Winter Squash & Pumpkins

digitS'

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I will put these on a scale in a few minutes but here is something of the differences in size of what came out of the garden. And, came out genetically in that "land race" specimen, or whatever I should call it, on the left.

The Cinnamon Girl pie pumpkin is in front. That is about my biggest Burgess Buttercup on the upper right. Back in the carport, there are Cha Cha Kabocha that are the same size and color as the Buttercup. I really like the Kabocha and should have pushed one into the basket just because ... :)

(The cherry tomatoes and garlic are just there for "perspective," of course ;).)

Steve
 

digitS'

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Okay,

The pie pumpkin is 3 1/2#

The Buttercup is 5 1/2#

The whatever-it-is, is 11#

I think the hybrid La Madera crossed with the Sweet Meat (Oregon Homestead) the 1st season. That may account for the grey color of some of the mature squash. However, those that are grey looked very much like the Buttercups only a few weeks ago and, while they were growing. They had the shape but didn't have the "cup" at the blossom end. Maybe, the Kabocha pollen was also involved. Of course, I didn't save just a single seed from the 3 years these were in my garden. There were several plants each year. So, several blossoms, several squash and lots of seeds.

Honestly, I don't see much reason for me to continue growing the homegrown hybrid. I don't plan to discontinue the Buttercup or Kabocha. The Oregon Homestead was a real, nice winter squash and I may have it back. There may be Others!!. Saving seeds each year will mean that the original La Madera genes will just dilute away ....

Steve
 

flowerbug

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well if you want to keep growing something and saving seeds you'll have to do some isolated pollinations or plant a lot more of them or something or get new seeds. :) if the squash is edible and does well in your location i'd not worry about what the name of it might be. Digits Special if you can keep it stable. :)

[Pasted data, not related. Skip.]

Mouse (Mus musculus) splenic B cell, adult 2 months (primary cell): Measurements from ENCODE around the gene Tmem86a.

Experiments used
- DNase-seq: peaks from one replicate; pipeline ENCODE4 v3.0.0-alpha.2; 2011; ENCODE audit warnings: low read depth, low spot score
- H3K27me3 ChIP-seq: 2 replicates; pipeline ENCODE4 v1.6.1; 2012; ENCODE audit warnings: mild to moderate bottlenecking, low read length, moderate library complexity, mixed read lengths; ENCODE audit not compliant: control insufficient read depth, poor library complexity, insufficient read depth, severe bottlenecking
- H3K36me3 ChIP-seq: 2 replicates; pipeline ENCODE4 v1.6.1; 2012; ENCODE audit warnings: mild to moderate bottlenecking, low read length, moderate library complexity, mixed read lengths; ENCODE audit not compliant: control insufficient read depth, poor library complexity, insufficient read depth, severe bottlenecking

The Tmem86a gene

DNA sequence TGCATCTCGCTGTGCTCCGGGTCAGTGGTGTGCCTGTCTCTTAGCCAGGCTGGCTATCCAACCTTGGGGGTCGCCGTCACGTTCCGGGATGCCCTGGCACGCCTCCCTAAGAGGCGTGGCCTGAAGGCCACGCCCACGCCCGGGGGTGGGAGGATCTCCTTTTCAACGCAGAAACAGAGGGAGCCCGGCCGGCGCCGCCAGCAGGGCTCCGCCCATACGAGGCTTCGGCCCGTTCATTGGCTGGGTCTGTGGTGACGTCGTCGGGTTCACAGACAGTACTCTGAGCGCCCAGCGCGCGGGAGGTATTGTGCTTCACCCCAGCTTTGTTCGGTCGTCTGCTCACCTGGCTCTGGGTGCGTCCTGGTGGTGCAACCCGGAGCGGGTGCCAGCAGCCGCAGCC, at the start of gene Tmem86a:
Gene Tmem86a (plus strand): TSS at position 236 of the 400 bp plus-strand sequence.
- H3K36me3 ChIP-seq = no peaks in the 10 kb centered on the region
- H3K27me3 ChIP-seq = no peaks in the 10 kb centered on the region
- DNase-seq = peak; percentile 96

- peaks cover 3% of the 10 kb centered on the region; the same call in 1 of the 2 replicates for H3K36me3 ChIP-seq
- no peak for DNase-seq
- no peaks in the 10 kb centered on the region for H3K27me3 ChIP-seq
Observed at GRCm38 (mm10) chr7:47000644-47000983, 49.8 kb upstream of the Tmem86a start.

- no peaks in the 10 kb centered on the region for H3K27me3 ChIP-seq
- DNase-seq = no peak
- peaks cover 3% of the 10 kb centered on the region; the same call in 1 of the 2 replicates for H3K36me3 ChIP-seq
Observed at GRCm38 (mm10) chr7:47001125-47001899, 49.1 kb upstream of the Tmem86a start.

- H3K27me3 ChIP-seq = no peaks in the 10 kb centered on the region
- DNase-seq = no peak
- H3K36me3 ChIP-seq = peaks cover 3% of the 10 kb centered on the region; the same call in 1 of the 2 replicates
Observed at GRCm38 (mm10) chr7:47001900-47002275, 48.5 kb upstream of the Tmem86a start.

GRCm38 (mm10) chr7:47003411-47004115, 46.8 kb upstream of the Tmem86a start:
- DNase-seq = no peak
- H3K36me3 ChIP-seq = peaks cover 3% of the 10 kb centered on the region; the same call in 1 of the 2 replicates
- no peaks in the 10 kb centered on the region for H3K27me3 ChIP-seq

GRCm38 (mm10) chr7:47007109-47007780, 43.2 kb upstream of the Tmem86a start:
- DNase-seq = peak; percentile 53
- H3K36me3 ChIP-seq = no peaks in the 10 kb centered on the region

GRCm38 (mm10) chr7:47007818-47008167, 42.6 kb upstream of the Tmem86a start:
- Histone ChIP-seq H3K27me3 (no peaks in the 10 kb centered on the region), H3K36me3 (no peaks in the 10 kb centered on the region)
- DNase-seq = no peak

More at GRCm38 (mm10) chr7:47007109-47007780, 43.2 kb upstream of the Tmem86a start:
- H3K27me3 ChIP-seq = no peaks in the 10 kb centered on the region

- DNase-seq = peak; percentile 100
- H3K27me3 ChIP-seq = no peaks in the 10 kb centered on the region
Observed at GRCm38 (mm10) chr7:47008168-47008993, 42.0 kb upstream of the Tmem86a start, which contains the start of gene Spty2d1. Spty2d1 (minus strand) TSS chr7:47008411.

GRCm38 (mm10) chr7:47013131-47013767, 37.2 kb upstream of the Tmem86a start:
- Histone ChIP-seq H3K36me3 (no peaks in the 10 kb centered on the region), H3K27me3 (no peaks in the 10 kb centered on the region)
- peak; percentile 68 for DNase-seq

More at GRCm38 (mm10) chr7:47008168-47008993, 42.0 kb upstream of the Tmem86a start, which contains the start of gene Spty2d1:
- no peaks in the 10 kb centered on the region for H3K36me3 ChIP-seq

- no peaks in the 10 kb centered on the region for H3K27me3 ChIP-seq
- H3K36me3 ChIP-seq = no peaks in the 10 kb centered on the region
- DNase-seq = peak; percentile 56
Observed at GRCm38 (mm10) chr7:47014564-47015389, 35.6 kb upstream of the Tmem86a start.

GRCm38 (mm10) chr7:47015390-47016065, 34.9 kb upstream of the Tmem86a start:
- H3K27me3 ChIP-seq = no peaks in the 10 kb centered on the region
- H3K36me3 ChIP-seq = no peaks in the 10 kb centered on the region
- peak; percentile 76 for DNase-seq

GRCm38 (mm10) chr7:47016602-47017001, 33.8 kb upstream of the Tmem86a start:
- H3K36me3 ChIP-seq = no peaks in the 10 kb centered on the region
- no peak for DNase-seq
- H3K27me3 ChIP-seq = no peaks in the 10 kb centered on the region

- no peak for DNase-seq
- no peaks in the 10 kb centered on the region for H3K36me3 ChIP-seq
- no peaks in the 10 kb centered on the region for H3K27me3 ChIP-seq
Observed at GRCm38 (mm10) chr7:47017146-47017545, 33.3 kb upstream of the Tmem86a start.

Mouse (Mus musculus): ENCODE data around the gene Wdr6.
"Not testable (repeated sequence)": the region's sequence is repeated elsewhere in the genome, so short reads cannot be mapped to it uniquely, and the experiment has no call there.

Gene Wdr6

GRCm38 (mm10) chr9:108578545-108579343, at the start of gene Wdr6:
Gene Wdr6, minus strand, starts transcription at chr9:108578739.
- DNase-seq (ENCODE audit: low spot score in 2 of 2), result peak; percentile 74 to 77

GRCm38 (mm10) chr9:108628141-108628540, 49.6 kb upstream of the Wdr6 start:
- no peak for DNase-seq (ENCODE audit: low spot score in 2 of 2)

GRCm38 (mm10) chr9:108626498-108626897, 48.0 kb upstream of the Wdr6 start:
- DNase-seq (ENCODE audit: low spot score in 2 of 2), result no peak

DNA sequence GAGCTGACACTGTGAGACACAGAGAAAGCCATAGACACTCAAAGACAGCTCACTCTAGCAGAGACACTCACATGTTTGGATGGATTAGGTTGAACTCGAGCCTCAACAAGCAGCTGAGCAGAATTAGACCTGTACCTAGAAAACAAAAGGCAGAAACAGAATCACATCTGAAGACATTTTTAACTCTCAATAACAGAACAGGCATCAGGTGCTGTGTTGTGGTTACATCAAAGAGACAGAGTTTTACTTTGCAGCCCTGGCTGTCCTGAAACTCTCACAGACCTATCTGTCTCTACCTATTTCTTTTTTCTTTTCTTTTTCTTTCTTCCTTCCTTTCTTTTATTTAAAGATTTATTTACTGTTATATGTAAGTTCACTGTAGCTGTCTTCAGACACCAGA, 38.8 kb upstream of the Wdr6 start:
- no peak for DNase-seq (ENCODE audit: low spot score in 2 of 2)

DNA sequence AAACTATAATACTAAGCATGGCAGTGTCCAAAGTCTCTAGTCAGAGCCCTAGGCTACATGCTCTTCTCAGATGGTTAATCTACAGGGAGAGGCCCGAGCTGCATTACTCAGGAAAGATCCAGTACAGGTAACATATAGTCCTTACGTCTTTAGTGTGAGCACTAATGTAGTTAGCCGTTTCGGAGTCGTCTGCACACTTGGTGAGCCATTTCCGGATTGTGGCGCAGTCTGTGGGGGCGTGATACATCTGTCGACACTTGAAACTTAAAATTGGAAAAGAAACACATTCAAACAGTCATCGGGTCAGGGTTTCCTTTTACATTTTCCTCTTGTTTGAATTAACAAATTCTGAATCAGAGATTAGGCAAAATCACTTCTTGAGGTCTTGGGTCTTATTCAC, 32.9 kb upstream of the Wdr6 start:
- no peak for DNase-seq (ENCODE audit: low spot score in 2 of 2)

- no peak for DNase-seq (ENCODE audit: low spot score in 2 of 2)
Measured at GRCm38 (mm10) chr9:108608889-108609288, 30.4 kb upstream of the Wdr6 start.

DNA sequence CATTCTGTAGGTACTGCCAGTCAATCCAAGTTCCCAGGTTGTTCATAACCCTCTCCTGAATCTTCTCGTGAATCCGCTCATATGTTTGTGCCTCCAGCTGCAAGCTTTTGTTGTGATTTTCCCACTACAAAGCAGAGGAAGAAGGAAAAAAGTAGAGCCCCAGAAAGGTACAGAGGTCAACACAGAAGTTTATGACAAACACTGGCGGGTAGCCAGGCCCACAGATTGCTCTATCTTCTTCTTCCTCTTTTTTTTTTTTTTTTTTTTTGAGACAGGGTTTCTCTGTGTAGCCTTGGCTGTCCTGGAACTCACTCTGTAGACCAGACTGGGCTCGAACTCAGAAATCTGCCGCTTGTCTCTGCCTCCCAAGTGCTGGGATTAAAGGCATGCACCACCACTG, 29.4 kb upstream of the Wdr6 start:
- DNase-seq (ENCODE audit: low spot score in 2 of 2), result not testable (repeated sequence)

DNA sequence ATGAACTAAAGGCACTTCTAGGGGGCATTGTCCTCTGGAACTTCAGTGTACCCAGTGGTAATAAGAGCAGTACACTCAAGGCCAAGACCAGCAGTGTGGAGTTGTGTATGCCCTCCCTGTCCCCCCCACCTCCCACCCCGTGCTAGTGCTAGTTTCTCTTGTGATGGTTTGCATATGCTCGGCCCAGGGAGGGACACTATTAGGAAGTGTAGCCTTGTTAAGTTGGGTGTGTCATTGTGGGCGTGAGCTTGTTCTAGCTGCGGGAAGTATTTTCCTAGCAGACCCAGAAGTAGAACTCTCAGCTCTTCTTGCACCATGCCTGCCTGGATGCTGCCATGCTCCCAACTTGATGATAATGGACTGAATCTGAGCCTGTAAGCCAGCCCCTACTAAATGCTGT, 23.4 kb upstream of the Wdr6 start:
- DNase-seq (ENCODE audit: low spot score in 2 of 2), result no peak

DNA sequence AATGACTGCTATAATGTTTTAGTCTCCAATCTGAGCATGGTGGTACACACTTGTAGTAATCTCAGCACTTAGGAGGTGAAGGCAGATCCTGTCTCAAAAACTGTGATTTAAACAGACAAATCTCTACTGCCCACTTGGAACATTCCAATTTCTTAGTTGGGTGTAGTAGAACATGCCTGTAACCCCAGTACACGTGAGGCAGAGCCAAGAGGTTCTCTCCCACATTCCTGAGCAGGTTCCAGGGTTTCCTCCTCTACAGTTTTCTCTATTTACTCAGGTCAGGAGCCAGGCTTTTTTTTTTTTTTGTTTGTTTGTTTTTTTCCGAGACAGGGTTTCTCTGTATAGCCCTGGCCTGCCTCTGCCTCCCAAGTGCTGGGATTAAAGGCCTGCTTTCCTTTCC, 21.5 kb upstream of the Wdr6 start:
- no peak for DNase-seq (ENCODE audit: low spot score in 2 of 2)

it will be time soon to cook up some more squash here now that we've eaten all the small ones i cooked up last week.
 

ducks4you

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SOOO Jelly!! I didn't plant ANY pumpkins this year!! :hit
I broke down and bought 4 pumpkins at Rural King, 2 regular orange (on sale), one white, and one Porcelain Doll, which I gave to DD's, bc they like pink. I will try to cook them all down after the 31st, but even if I don't, I am harvesting their seeds.
I still have a quartish sized jar of Blue Doll seeds, which I harvested from 2018.
A neighbor grew some right outside their front porch this year. Don't know if they got much fruit, but the vining was pretty,
 

baymule

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We made pumpkin pie! What fun!

 

ducks4you

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I gave this to DD's, Youngest DD wants to carve it up and cook the seeds. I told her that she can Have the seeds to cook from the orange pumpkins, but that I wanted to save THESE seeds for 2021. Eldest DD suggested using a Sharpie?!?!?
 

digitS'

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This is another example of a C. maxima squash masquerading as a pumpkin. (Notice in the quick facts on the webpage)

That might be okay with the flavor and usefulness in cooking. I suspect it's true and we have Johnny's vouching for it ;).

I wish that the C. maxima didn't so often require so many days-to-maturity. I know, I'm a broken record ...

:D Steve
 

Zeedman

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The freeze is coming this week, so it was finally time to harvest the rest of the mature Tromboncino. They each weigh 5-6 pounds. I'll let them cure indoors for another week or two, then cut off the bulb (where all the seeds are). The bulbs will be allowed to cure further until next month, at which time the seeds will be harvested. The necks will be peeled, sliced, and dehydrated.
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Tromboncino

The chalky coating on the skins was caused by the soap spray I used to kill the squash bugs. The white stain won't wash off, but doesn't appear to cause any damage beyond the appearance.

I'm glad to have the mature Tromboncino, since the seeds within will last another 8-10 years. But I really miss the winter squash this year, which were fatally stunted by the weed pressure. I'd hoped to plant some bush acorn squash instead, since I've planted those as late as July 4th & still got a few mature squash... but nobody locally had the seed this year. :( Guess that's one more thing I'll have to start saving seed for.
 
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